I've done some work with Erlang and was impressed by its concurrency model and I'm completely sold on the idea of immutable objects, however, the JVM is an excellent platform which because of Java's prevalence in the marketplace just keeps getting better and better. So it was with interest that I attended the session on Clojure.
Clojure is a lisp dialect designed to run on the JVM.
I was particularly interested in its use of references to manage concurrency. All data structures are immutable, so they can never be in an inconsistent state. However one needs to be able to "update" state as a program runs. Effectively this means replacing the "value" (as complex as that may be) that is "identified" by the reference. So concurrency in this scenario is managing the process where new instances of the data structures are set as the value when multiple clients want to do this at once. Clojure has four types of references:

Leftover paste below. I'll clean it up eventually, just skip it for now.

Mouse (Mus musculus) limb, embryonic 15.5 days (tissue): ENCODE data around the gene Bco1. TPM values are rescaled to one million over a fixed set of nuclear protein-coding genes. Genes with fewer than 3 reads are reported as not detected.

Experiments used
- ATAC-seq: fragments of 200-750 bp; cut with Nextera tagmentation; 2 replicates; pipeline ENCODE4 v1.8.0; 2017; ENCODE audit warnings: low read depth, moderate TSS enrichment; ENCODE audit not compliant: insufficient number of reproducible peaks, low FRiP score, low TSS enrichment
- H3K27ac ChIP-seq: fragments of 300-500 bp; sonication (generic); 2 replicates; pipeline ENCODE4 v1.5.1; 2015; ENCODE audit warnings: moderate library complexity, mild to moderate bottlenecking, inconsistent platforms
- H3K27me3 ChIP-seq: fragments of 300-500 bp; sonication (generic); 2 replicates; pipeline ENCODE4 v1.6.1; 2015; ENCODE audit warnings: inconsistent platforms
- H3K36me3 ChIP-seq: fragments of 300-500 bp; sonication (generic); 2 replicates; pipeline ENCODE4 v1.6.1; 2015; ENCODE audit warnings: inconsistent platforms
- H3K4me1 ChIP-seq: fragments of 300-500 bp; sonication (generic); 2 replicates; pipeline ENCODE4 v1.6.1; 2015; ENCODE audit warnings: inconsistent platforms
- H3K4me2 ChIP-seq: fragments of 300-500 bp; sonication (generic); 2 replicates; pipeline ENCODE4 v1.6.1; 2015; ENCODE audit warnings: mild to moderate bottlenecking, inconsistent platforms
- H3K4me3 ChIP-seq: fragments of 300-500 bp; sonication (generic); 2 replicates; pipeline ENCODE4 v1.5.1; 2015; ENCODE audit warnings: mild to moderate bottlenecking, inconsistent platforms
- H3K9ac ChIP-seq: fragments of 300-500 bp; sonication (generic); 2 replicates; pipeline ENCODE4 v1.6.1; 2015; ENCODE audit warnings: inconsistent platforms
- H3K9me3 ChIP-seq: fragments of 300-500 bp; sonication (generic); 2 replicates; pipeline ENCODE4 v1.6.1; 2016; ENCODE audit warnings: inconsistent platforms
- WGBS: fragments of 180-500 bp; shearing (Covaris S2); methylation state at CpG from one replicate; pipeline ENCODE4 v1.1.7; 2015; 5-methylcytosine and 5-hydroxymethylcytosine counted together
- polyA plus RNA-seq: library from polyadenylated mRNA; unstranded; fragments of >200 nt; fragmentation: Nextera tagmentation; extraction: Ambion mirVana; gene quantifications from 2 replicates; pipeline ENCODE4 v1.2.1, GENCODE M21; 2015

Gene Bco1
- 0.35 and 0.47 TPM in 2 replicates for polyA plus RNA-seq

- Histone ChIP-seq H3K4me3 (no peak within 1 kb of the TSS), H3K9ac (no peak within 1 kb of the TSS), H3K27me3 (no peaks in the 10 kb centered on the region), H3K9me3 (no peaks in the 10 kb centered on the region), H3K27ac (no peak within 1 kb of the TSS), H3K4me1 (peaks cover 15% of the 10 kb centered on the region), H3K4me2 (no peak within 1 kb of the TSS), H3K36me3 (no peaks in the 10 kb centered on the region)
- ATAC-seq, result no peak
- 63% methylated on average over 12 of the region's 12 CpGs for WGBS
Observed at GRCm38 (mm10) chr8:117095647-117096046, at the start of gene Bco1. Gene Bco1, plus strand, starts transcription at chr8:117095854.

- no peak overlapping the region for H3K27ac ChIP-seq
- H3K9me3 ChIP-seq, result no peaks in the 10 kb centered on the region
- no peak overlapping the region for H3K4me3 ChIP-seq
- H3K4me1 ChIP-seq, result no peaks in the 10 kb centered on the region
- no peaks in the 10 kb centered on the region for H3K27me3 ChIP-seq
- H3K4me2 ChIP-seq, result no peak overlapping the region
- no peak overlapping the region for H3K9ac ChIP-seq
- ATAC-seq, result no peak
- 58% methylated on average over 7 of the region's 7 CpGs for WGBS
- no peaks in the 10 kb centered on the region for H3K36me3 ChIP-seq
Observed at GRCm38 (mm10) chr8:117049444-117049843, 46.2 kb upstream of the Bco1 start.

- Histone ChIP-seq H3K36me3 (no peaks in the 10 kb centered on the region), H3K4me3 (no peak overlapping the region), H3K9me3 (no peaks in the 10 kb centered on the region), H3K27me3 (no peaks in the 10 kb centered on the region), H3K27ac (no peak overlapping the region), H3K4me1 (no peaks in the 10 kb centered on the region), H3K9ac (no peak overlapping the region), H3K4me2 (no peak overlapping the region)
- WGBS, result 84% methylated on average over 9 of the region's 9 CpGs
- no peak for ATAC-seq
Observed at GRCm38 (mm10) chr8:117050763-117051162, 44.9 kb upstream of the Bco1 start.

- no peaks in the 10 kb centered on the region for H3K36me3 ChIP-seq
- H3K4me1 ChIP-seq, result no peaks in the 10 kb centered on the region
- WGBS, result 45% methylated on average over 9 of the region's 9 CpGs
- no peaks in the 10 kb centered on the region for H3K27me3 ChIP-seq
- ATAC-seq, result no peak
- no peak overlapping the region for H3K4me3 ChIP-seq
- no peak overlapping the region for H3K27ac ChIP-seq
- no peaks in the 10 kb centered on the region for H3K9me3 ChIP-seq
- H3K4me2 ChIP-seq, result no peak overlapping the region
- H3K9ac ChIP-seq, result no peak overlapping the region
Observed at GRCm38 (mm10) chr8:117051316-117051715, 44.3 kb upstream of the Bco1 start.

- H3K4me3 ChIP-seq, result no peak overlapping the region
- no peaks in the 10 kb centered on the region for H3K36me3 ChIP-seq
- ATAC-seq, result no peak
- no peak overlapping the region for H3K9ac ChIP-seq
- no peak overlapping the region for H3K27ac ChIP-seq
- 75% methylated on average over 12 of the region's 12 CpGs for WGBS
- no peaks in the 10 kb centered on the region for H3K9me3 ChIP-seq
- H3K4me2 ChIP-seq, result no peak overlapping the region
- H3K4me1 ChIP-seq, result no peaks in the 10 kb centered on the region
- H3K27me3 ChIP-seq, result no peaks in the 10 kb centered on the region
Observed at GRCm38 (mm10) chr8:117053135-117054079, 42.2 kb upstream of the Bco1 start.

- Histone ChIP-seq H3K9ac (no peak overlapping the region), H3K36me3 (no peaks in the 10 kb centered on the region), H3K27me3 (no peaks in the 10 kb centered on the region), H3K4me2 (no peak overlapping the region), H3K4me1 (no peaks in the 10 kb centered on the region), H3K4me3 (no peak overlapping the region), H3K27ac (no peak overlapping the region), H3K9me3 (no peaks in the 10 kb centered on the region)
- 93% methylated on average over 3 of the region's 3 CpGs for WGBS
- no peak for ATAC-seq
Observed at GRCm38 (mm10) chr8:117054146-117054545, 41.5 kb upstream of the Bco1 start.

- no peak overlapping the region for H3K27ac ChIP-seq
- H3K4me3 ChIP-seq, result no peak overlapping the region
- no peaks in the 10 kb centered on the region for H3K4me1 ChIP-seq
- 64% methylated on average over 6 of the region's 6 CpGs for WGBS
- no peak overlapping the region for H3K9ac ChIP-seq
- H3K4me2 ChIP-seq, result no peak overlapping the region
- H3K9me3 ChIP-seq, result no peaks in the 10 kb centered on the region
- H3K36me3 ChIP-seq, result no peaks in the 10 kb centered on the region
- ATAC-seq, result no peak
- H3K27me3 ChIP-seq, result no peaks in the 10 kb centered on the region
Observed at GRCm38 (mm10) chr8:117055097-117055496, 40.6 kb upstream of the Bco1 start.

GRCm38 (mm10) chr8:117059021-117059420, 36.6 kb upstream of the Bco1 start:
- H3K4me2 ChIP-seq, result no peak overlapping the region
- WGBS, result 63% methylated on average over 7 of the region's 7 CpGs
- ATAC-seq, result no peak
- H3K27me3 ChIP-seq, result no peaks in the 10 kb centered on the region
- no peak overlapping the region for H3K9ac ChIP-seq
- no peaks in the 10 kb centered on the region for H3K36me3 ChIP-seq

Refs, these use software transactional memory to ensure co-ordination of updates of the references. Agents, these are asynchronous processes that defer the update until a convenient point in time. Atoms, these synchronously update the references and repeatedly retries in the event of a conflict. Finally, vars, which are isolated so that they are only accessible to the local process.
A major selling point of Clojure is that is runs on the JVM so that one can call it from Java code and vice versa. I'm looking forward to trying it out and seeing how practical it is.